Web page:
U.S. Attorneys: Leading the Justice Department on the Ground in Alabama
From the dismantling of multistate crime rings to prosecution of corrupt officials, from pursuit of drug conspirators, human traffickers and terrorists to enforcement of civil rights laws, a U.S. Attorney’s Office is the local arm of the U.S. Justice Department.
Over the decades in Alabama, U.S. attorneys have taken on traditional crime fighting and high-profile cases, including prosecution of the Sixteenth Street Baptist Church bombers. They’ve tackled cases that challenged Alabama government, including abuses in state prisons, restrictions on voting rights and the constitutionality of a state immigration law. U.S. Attorney’s Offices also have provided connective tissue between federal, state and local law enforcement departments on challenging issues such as the opioid crisis.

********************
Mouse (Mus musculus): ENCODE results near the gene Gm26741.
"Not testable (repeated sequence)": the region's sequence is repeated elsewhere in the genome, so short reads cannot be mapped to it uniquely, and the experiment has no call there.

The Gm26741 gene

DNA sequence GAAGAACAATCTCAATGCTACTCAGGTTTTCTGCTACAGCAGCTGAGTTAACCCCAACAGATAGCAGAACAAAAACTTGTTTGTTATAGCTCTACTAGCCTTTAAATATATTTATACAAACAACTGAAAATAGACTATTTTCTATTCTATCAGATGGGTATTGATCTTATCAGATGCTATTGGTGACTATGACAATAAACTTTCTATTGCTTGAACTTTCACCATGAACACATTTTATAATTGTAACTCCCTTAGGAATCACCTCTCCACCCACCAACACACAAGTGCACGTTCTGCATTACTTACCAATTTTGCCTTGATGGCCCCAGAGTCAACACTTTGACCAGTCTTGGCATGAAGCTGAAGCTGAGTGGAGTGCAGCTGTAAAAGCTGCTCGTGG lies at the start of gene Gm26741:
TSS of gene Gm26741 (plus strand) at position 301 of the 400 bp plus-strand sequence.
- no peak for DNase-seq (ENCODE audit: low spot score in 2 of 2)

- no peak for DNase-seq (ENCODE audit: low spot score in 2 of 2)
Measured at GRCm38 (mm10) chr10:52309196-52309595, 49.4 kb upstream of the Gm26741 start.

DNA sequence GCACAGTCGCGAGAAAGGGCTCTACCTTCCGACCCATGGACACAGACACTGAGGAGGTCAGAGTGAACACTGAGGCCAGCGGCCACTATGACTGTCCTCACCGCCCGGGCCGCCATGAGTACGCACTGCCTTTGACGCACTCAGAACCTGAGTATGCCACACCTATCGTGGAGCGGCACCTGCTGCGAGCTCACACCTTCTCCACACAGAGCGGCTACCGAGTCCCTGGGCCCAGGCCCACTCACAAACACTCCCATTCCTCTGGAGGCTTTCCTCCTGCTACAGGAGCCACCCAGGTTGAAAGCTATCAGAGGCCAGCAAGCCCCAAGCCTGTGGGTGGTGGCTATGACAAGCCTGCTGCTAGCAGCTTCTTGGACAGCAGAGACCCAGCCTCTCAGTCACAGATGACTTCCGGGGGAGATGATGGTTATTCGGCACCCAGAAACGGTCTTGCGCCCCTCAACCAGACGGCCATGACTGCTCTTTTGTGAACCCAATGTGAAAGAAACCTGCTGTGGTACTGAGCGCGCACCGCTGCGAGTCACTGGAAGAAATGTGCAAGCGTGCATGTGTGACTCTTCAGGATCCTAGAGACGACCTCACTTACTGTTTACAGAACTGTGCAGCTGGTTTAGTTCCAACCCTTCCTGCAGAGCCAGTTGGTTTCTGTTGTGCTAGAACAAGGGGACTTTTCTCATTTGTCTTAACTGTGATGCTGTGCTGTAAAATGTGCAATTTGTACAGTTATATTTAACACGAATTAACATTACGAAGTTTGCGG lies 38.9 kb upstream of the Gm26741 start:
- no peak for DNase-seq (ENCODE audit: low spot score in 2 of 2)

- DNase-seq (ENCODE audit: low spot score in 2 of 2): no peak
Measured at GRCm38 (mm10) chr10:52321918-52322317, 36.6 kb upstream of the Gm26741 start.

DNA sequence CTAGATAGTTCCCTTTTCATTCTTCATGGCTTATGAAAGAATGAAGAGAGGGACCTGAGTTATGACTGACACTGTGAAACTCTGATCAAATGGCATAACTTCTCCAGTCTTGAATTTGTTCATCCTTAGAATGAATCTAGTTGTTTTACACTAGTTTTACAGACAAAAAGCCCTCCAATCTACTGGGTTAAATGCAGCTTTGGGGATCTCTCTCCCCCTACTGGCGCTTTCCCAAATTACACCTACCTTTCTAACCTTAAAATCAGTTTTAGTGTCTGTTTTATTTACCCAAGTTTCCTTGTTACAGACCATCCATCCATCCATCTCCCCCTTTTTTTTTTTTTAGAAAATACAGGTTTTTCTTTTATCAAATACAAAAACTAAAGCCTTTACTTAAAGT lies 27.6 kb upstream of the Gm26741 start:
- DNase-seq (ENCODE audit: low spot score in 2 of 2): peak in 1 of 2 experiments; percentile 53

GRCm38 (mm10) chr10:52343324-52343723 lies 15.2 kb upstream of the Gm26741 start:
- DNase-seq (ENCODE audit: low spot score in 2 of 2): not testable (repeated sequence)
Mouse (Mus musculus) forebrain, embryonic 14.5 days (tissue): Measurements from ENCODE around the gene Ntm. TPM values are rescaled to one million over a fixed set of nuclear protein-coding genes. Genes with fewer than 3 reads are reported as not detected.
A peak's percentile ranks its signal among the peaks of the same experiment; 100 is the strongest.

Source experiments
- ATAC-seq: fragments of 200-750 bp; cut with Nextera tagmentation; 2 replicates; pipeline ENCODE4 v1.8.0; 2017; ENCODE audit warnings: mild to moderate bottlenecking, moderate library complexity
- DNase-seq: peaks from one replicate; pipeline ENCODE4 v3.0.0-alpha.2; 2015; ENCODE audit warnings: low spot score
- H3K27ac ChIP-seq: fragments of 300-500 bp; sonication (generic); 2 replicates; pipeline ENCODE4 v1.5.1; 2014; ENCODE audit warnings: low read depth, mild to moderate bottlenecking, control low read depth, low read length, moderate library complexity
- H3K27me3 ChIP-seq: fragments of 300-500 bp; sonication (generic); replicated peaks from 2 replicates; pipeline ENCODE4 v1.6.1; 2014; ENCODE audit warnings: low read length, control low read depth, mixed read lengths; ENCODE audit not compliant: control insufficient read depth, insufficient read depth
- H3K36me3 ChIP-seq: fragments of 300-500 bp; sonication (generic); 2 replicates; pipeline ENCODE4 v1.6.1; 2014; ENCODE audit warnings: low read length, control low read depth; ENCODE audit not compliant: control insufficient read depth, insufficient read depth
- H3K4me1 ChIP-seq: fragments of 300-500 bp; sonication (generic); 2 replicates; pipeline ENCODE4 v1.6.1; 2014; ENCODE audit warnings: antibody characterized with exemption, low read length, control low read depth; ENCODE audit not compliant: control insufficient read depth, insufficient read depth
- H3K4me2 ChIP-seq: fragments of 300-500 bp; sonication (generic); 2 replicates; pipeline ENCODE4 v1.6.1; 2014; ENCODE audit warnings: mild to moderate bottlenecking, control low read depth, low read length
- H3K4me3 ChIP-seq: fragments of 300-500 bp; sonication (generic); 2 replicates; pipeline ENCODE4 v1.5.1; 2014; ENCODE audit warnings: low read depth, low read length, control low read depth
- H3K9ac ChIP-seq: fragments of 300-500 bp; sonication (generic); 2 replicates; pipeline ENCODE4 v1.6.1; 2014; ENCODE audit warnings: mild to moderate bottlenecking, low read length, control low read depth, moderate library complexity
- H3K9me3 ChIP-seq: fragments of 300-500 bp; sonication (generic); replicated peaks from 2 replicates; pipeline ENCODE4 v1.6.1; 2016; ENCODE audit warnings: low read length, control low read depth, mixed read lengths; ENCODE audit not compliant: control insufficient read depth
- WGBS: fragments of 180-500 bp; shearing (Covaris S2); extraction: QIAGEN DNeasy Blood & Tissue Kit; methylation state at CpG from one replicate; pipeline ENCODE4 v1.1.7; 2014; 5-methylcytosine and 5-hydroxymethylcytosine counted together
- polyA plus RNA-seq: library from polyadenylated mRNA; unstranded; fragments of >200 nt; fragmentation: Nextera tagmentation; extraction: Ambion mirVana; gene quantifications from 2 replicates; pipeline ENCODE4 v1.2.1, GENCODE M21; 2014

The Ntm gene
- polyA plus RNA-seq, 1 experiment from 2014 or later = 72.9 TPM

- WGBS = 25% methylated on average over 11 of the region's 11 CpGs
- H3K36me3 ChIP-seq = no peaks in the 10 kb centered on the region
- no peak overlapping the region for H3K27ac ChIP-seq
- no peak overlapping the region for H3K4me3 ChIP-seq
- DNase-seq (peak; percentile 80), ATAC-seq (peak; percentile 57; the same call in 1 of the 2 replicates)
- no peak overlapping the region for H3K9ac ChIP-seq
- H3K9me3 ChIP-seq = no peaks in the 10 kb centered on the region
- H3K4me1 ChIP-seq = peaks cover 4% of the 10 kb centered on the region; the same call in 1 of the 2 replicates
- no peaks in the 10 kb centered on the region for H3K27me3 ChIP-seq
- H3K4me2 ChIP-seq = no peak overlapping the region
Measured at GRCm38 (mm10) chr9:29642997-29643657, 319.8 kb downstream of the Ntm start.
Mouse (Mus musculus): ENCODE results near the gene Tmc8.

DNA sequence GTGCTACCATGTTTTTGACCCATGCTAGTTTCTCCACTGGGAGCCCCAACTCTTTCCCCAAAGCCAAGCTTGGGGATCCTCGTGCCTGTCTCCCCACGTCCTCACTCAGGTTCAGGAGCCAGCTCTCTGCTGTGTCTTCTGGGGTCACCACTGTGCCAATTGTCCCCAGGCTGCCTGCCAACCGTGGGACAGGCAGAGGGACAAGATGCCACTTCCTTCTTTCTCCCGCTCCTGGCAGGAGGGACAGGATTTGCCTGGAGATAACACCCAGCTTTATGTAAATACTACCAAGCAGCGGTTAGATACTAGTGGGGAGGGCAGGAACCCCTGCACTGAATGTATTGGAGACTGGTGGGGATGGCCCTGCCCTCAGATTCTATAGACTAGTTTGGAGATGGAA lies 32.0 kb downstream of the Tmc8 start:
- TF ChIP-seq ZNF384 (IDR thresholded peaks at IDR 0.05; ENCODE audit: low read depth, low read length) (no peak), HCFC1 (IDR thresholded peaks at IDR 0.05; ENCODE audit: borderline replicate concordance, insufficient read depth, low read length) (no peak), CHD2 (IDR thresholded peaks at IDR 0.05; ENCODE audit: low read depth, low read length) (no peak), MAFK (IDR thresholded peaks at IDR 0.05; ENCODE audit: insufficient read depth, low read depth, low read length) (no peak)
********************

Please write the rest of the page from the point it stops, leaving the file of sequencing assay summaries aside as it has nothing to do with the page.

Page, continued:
With the broad span of federal law, U.S. attorneys have an array of priorities they can pursue.
U.S. attorneys in Alabama have been among the appointees made early in the transition from President Barack Obama to President Donald Trump and with the appointment of Alabamian Jeff Sessions as U.S. attorney general.
BirminghamWatch talked with the state’s three U.S. attorneys appointed by Trump to find out their operational priorities.
“The United States attorney is the chief federal law enforcement officer in any given district and therefore should be the leading law enforcement agency in setting priorities and the tone for the district,” said U.S. Sen. Doug Jones, a former U.S. attorney for the Northern District of Alabama. “They should be leading the way with not only other federal agencies, but also supporting as best they can the state and local ones, whether it is through their task forces, joint efforts or training. State and local law agencies can often look to the federal level to help lead the way, and I think the U.S. Attorney’s Offices should be at the forefront of that.”
BirminghamWatch has interviewed Alabama’s three new U.S. attorneys. Read the stories from each of those interviews:
Robert Moore, in Mobile.
Jay Town, in Montgomery.
Louis V. Franklin Sr., in Birmingham